The Dexter-like Potential of a Talented Mr. Ripley TV Show

By  · Published on May 29th, 2015

Television 360 and Endemol Shine (a 1930s shoe polish?) want to bring Tom Ripley back to life for the small screen. It’s the kind of concept that could live even longer than Dexter did.

The main reason for that is the cliffhanger, will-he-get-caught, holy-hell-how-could-he-not-get-caught wonder of Patricia Highsmith’s character. The secondary reason is that the frustrating longevity of Ripley’s free-wheeling sociopathic spree would work well with some breathing room. Toss in a smoke break and a week to calm down, and we’ll be ready to explore moneyed Europe all over again.

As brilliant as Anthony Minghella’s take on the character was in The Talented Mr. Ripley, the film is exhausting by the end. You switch from admiring Tom to cheering for him to being disgusted to guiltily wondering how he’ll evade suspicion to praying he’ll be caught soon; it’s exhilarating, but a television show could bring a different brand of satisfaction if Tom is allowed to murder his way from villa to villa for several seasons. Granted, that also means that the bingewatch appeal of the show might be limited, like The Office was for people who struggle through awkward humor.

The other fascinating Dexter connection is the legacy it might have on a show like this. You’ve got to assume that executives at Showtime wondered back in 2005 whether a show focused on a serial killer could work. Even with Tony Soprano leading the pack, a guy driven to kill other people out of compulsion (instead of solid business acumen) may have not been received well.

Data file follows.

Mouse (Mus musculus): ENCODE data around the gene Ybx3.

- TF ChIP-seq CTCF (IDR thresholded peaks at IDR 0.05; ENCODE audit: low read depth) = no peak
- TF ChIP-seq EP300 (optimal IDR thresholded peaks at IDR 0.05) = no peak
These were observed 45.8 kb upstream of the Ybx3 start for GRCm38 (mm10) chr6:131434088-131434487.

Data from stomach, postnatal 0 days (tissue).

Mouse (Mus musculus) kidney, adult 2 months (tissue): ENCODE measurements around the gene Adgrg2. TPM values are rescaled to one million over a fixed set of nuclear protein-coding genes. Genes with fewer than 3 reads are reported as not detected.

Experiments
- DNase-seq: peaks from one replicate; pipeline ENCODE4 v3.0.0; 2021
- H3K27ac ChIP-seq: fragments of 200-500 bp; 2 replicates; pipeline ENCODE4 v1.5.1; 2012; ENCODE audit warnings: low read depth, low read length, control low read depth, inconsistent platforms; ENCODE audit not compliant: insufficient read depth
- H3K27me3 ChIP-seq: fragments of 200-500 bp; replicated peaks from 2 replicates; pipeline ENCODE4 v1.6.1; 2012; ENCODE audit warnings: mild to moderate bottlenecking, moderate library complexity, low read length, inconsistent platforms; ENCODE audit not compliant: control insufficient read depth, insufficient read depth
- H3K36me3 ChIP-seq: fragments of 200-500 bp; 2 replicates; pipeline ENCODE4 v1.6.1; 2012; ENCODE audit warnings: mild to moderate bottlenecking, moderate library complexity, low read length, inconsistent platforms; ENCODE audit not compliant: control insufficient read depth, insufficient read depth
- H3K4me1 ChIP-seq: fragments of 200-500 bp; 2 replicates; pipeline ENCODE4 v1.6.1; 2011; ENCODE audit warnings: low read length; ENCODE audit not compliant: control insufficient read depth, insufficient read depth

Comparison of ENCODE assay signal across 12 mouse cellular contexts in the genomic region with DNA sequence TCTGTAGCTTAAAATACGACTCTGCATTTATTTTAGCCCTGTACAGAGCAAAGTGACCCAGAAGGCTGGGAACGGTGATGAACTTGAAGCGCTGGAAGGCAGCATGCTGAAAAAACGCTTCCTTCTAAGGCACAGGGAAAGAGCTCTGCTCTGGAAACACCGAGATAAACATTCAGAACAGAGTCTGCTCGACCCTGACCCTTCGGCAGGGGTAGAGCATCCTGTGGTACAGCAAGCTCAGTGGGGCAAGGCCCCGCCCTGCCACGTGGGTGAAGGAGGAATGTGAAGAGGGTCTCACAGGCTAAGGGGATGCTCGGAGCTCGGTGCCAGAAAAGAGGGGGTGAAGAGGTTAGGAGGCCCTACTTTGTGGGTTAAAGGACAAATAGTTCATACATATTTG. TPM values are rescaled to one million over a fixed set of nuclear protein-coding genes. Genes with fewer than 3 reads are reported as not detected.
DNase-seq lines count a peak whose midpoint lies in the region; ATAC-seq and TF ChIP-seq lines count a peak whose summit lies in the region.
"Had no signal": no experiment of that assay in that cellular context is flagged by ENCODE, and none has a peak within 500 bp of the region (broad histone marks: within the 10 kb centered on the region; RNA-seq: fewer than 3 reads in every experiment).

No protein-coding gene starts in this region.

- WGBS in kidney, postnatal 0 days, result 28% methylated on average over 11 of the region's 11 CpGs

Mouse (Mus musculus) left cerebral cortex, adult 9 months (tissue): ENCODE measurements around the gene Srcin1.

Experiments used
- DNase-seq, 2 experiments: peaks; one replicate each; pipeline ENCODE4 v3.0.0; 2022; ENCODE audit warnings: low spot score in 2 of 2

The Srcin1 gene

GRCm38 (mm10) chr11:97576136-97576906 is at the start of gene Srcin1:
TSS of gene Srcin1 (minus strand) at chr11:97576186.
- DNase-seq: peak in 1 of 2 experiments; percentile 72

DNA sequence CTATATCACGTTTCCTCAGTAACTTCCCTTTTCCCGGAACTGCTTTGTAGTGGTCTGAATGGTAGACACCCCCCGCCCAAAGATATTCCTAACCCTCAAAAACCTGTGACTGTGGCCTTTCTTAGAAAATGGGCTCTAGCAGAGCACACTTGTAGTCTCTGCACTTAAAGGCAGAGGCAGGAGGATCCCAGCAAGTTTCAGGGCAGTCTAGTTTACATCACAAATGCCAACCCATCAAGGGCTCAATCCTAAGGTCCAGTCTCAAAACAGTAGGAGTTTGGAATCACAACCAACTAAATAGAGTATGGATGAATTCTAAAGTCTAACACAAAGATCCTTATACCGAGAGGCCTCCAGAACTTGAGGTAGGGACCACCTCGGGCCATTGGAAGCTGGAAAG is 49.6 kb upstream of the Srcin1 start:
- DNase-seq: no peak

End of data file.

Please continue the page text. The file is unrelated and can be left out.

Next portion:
Naturally, that question seems silly in hindsight, but the great thing about Tom Ripley is that he’s a killer of convenience. He’s not tortured by a desperate need to murder like Dexter. He sort of stumbles into it like Inspector Clouseau and has to keep going if he wants to enjoy his new taste for luxury. (Cue comparisons to Patrick Bateman.)

He’s also, you know, not killing for good in the way that Dexter allowed our twisted minds to rationalize him offing other humans. He kills killers, so it’s okay! Loving Dexter Morgan and Batman at the same time is ethically tricky. Meanwhile, Tom Ripley is hiding a hilarious amount of bodies so that he won’t have to stop eating lobster caviar frittata off gold plates in Cap Ferrat. It’ll be interesting to see how an audience responds to a killer character without the morality condom.

Of course, this project is in the earliest possible stages, so they have a long way to go before crafting something as beautiful, layered and character-driven as (the first few seasons of) Dexter. Tom Ripley is a hell of a character, though, so if they pull it off, they might have something powerfully popular on their hands.

Plus, on a more basic level, it’s nice to see Highsmith getting more love. She was a thrilling author, and with this, The Two Faces of January, the Cannes-showing Carol and the potential Fincher/Affleck/Flynn Strangers on a Train, she’s back in vogue in a great way.

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